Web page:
Brentwood Appeals Attorney
While most people are aware that criminal convictions can be appealed, many don’t know that they have the same right to appeal a judge’s decision in a family law case. It’s important to note that an appeal isn’t a second chance to try a case that didn’t end the way one of the parties wanted. There is, for instance, not usually presentation of new evidence or witness statements. Instead, the appellant will present the evidence, including court transcripts, from the original trial to try and prove that the trial court made a mistake.
If you believe that a mistake or error at your trial led to an unfair decision in your family law case, you have the right to appeal that decision to a higher court. There are, however, requirements that must be met by appellants, so if you have questions about filing an appeal in Tennessee, you should consider reaching out to an experienced Brentwood appeals attorney to learn more about the process of filing an appeal.
When is a Case Eligible for Appeal?
Some of the most commonly appealed divorce and family law-related issues include:
- The division of marital assets and debts;
- Child custody and visitation disputes;
- Child support;
- Alimony; and
- Paternity fraud.
While the result of a dispute on one of these issues may not have been favorable, this is not enough to file an appeal. Rather, there must be evidence that an error in law or fact was made at the original trial. There could, for instance, have been information that was overlooked by a judge that would have influenced the outcome, or inadmissible evidence could have been used in making the decision. In other cases, there may have been a mistake in procedure or some kind of bias against one of the parties. When this occurs, Tennesseans have the right to file an appeal in their civil case. However, appellants only have 30 days to file an appeal of a lower court’s judgement.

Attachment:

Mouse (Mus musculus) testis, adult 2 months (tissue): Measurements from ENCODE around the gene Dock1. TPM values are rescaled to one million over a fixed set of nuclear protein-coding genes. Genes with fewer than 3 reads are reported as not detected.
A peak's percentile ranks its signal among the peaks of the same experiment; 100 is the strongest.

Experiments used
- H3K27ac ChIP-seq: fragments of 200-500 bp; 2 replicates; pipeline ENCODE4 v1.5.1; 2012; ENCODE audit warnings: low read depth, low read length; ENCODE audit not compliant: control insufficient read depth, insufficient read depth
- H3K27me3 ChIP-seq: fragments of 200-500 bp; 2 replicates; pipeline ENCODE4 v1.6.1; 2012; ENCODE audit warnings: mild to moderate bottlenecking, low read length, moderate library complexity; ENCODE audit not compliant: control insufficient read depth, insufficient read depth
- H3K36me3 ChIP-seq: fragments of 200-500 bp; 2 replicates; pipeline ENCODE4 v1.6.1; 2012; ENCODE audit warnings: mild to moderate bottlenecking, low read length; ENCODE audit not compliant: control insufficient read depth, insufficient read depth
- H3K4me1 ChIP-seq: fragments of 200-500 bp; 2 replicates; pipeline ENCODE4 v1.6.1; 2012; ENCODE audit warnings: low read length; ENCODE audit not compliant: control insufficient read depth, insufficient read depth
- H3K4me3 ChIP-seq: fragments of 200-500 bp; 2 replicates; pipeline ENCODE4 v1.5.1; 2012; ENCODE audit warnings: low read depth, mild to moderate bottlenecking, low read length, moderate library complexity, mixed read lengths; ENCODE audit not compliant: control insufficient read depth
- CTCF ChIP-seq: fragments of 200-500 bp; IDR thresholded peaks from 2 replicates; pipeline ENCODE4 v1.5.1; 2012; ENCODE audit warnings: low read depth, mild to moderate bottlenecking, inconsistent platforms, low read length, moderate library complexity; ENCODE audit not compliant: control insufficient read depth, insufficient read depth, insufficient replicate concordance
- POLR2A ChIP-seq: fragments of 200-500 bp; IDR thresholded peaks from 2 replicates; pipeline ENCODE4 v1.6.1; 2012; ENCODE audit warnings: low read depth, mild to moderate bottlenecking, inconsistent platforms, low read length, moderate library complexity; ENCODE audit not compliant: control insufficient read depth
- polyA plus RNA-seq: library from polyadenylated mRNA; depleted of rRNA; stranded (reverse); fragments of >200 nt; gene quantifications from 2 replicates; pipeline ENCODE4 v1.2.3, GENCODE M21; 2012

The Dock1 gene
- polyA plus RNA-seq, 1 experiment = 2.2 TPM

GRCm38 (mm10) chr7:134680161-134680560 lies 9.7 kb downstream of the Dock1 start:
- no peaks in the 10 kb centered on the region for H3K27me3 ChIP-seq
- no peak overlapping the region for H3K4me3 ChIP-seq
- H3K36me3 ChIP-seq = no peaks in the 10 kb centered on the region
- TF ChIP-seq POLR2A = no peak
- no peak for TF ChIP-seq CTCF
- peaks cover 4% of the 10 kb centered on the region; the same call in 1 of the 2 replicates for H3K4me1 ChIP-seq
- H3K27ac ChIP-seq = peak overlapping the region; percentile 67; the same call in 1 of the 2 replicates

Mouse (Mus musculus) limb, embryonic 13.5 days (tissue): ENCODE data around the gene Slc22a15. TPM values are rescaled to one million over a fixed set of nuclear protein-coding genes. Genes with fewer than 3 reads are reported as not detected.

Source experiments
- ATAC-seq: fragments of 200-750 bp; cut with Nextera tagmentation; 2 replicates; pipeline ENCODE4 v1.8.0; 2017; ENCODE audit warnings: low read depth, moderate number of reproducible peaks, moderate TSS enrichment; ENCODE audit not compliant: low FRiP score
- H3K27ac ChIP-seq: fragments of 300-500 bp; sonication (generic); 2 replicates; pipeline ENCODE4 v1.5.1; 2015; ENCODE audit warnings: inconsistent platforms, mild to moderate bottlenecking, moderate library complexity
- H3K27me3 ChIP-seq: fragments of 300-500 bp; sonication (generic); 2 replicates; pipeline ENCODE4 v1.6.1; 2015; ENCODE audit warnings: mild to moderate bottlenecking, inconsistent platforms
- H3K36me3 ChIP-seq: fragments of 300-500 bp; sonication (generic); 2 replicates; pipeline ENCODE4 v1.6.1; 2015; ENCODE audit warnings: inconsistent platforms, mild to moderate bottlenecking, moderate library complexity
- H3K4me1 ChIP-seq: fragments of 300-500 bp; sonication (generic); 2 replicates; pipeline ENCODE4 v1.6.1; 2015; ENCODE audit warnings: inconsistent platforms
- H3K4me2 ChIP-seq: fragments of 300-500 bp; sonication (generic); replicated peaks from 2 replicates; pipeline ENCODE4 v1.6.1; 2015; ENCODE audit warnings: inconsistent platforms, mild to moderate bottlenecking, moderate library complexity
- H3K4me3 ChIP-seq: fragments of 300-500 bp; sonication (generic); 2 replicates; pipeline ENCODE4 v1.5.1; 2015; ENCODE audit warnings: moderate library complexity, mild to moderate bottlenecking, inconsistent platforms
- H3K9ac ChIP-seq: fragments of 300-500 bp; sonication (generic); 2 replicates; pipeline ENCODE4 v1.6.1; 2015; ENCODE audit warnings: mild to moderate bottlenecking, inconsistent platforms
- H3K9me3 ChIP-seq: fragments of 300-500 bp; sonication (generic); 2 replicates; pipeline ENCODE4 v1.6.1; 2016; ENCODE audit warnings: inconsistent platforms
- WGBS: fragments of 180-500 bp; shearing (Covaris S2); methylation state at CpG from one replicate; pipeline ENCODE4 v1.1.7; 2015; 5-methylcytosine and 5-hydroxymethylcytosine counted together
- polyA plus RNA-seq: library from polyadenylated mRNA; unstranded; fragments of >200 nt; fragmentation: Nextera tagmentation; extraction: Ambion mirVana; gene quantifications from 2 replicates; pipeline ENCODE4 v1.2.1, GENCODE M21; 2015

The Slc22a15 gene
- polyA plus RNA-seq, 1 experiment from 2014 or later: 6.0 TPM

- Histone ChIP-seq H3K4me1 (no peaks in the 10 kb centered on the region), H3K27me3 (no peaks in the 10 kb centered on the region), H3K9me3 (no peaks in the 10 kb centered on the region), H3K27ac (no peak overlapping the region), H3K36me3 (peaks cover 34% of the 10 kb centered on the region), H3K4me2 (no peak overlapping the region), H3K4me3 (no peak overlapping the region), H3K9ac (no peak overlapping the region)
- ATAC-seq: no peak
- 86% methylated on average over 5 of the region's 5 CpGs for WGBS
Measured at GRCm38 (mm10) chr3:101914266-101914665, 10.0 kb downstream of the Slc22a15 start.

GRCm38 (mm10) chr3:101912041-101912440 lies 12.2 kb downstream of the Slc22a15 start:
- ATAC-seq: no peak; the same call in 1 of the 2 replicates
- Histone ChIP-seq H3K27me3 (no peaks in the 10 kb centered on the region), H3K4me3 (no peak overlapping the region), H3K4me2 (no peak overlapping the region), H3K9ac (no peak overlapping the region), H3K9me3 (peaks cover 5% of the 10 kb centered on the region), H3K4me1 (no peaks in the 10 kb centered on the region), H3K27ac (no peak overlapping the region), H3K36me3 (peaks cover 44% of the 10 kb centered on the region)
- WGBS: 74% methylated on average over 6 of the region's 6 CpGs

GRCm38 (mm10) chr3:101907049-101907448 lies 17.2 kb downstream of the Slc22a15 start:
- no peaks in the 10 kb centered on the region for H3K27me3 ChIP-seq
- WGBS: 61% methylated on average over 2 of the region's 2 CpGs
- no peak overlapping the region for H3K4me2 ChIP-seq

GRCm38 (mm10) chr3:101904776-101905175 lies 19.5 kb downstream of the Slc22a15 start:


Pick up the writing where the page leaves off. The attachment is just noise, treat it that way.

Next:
The Appeals Process
Appellants who properly submit their petition for appeal within the 30 day timeframe will eventually have their case assigned to a panel of three appellate judges, who will hear arguments from both sides. There are three possible outcomes at this point:
- The original ruling can be confirmed and upheld;
- The original ruling can be reversed; or
- The appellate court can remand the case to the lower court with further instructions either for how the case should be concluded, or directions for the hearing of further evidence on a specific aspect of the appeal.
One of the most important things to remember when filing an appeal is that deadlines are strict. An appellant, even one with a valid case, who fails to file an appeal before the deadline could end up losing out on the opportunity to have the case heard.
Set Up a Meeting with Our Dedicated Brentwood Attorneys Today
Just because you are appealing a lower court’s decision, does not mean that you have to use the same attorney. At Beal, Nations & Crutcher, our dedicated appeals team has experience handling a wide range of family law cases. We invite you to call us today at 615-861-2304 to learn more about how an experienced Brentwood appeals attorney can help with your legal issue.